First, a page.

We believe this anecdotal data above is positive. Along with the positive data from the Phase 1 study, we think that this provides solid evidence that Neuralstem's cell therapy for ALS is working. In the past we've predicted that Neuralstem will file and receive 'Breakthrough Therapy' designation for NSI-566 in ALS at some point this year. As of today, we have no reason to believe that is still not the case. If approved, Breakthrough Therapy would greatly speed the path to market for Neuralstem.

…A Huge Opportunity…

In the U.S., roughly 30,000 individuals have ALS. According to the University of California, San Diego School of Medicine - Center for ALS Research and Therapy, only 50% of these patients will live longer than three years. Only 20% will live longer than five years. As such, we suspect that at least one-third of these 30,000 patients are non-ambulatory. Bulbar ALS occurs inapproximately 30% of all ALS patients. Based on the stats above, in the U.S., we figure there are roughly 15,000 individuals that are a target for treatment with NSI-566. On a worldwide basis, there are an estimated 450,000 ALS patients. Using a similar breakdown, the target global population for NSI-566 is 211,000 patients. We remind investors the company is already planning a second Phase 2 study with NSI-566 in Mexico to expand the regulatory path outside the U.S.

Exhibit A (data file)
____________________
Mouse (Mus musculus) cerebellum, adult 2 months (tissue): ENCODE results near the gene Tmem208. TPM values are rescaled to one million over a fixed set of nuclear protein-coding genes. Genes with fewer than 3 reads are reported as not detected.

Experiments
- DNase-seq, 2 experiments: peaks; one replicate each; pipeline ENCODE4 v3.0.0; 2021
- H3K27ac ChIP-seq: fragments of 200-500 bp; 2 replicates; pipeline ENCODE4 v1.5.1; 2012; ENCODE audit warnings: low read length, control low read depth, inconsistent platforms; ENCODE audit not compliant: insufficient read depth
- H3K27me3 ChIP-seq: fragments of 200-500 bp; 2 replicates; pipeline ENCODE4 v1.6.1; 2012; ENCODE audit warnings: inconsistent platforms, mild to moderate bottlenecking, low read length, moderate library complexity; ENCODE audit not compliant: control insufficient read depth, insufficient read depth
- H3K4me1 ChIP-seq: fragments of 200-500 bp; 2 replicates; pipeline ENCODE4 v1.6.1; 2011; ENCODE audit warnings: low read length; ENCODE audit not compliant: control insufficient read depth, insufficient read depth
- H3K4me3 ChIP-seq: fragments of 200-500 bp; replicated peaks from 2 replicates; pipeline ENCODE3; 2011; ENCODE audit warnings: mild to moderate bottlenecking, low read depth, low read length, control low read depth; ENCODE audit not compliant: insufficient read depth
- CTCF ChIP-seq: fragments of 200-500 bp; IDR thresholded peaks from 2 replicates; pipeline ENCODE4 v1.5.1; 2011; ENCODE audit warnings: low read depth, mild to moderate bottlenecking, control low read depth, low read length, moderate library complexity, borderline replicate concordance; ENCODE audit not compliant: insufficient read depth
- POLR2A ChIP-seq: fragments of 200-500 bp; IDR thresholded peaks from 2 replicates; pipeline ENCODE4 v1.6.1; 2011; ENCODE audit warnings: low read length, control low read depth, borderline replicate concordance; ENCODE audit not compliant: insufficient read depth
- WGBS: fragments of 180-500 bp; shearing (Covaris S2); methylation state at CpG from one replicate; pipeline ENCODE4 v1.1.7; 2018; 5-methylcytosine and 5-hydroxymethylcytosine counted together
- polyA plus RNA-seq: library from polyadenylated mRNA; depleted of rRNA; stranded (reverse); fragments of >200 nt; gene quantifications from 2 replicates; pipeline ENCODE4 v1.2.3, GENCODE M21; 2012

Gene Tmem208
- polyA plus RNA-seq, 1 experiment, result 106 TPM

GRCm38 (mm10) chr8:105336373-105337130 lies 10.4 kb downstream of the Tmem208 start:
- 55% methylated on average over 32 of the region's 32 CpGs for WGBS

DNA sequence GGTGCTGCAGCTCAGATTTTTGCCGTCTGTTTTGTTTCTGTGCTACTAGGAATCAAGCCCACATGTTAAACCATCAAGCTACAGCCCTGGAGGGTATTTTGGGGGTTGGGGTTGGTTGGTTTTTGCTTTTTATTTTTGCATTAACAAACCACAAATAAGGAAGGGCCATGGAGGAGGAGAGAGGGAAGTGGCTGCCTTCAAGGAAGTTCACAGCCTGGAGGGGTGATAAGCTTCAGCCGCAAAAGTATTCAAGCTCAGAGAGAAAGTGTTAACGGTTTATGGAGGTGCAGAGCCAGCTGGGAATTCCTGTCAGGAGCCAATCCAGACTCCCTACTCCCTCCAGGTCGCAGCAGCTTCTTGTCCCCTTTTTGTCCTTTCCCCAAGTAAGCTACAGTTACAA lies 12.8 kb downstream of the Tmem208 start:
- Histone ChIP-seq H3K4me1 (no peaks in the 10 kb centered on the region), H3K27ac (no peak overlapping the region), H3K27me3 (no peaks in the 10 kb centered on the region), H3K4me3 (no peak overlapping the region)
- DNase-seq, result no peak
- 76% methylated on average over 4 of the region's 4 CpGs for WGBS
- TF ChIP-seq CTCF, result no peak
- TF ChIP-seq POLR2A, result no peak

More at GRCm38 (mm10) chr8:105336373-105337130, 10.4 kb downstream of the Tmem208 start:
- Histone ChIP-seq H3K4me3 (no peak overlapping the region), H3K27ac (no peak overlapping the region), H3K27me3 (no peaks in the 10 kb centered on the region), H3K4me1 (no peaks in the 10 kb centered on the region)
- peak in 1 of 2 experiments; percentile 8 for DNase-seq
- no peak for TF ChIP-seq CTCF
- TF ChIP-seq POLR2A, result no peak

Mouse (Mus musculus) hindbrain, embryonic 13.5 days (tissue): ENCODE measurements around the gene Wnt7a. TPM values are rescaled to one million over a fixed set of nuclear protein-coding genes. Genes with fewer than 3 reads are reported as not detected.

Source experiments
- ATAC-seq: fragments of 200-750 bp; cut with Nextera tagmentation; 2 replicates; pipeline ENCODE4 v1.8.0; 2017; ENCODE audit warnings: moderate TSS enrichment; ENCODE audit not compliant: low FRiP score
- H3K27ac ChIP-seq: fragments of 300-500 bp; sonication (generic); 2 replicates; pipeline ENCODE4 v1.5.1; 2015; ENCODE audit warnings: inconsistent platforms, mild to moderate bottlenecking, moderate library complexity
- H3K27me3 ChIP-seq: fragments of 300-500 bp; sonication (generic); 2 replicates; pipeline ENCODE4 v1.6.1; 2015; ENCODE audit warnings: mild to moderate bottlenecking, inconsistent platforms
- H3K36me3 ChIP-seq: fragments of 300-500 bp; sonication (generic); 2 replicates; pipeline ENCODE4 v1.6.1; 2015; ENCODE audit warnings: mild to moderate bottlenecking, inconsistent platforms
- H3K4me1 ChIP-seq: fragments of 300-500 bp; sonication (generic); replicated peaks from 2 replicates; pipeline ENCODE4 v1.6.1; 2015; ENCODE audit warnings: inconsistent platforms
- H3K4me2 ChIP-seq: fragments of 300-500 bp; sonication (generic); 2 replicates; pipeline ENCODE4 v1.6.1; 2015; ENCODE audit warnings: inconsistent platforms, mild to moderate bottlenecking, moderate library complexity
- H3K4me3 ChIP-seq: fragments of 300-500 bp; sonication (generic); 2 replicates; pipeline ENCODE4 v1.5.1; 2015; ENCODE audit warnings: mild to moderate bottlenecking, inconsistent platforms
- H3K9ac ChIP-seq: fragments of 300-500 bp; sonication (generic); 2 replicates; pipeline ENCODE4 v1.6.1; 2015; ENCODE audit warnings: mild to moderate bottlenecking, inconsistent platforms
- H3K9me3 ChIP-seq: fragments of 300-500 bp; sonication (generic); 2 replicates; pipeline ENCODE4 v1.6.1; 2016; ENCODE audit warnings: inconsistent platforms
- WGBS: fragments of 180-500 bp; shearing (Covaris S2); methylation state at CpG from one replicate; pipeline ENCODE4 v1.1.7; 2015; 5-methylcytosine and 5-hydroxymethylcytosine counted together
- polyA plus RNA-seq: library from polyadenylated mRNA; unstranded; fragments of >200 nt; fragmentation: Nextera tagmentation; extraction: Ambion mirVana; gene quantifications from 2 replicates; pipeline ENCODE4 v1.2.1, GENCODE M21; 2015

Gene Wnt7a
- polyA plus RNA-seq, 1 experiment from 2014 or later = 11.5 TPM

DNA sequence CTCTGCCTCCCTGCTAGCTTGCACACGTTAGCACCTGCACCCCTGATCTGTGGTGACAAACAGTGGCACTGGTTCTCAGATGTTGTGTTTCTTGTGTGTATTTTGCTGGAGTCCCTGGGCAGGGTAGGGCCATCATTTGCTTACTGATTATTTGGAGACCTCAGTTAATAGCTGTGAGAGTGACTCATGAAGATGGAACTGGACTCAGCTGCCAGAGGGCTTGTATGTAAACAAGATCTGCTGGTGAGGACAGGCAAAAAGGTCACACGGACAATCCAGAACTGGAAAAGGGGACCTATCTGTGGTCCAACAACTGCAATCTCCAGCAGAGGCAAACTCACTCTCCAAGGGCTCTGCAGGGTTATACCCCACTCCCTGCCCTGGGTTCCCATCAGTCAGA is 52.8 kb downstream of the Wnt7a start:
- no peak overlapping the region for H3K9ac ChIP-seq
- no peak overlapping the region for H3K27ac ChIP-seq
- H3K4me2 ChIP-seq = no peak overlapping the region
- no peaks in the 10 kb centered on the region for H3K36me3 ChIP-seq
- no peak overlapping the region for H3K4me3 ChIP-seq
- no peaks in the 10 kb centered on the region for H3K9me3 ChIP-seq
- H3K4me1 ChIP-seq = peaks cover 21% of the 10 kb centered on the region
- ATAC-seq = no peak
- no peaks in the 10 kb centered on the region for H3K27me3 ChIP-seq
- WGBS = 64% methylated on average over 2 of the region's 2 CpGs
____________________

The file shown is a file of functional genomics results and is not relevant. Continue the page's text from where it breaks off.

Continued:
According to the Muscular Dystrophy Association, the average cost to care for an ALS patient per year is $63,692. Average lifetime cost is around $200,000 based on three-years of care. The total national healthcare burden of the disease ranges between $256 and $433 million annually. Based on these statistics, we believe Neuralstem can charge in the area of $150,000 per surgery and still provide economic value into the healthcare system. With 20% market share in the U.S., which seems doable considering a complete lack of alternative treatment options for ALS, NSI-566 would have peak sales of roughly $450 million. On a global basis, with 5% ex-U.S. penetration, peak sales will eclipse $2 billion.

NSI-566 SCI Update

…Spinal Cord Injury Trial Begins…

On April 16, 2014, Neuralstem announced the institutional review board of the University of California, San Diego School of Medicine approved the initiation of a Phase 1 study ( NCT01772810 ) with a primary analysis designed to determine the safety of NSI-566 for the treatment of paralysis and related symptoms due to chronic spinal cord injury at various times over a 60 month period from surgery. Target enrollment is 8 patients with complete paralysis (ASIA-A) defined under the American Spinal Injury Association  classification . Secondary objective of the study is to evaluate the graft survival in the transplant site by MRI and SCI motor and sensory index scores, bowel and bladder function, pain, UAB IMR scores, SCIM scores, evoked sensory and motor potentials, and electromyogram (EMG) (max visit at 24 months).

Patients will get six injections of NSI-566, with the first four patients getting 100,000 cells per injection followed by the next four patients getting 200,000 cells per injection. All injections will take place in the thoracic spinal cord with injuries between T2 and T12. We note that Neuralstem plans a second spinal cord injury trial in Seoul, South Korea with partner, CJ CheilJedang. This trial is planned to focus on acute injured patients will start in the next few months. The start of the U.S. trial at UCSD is receiving national attention  from the media.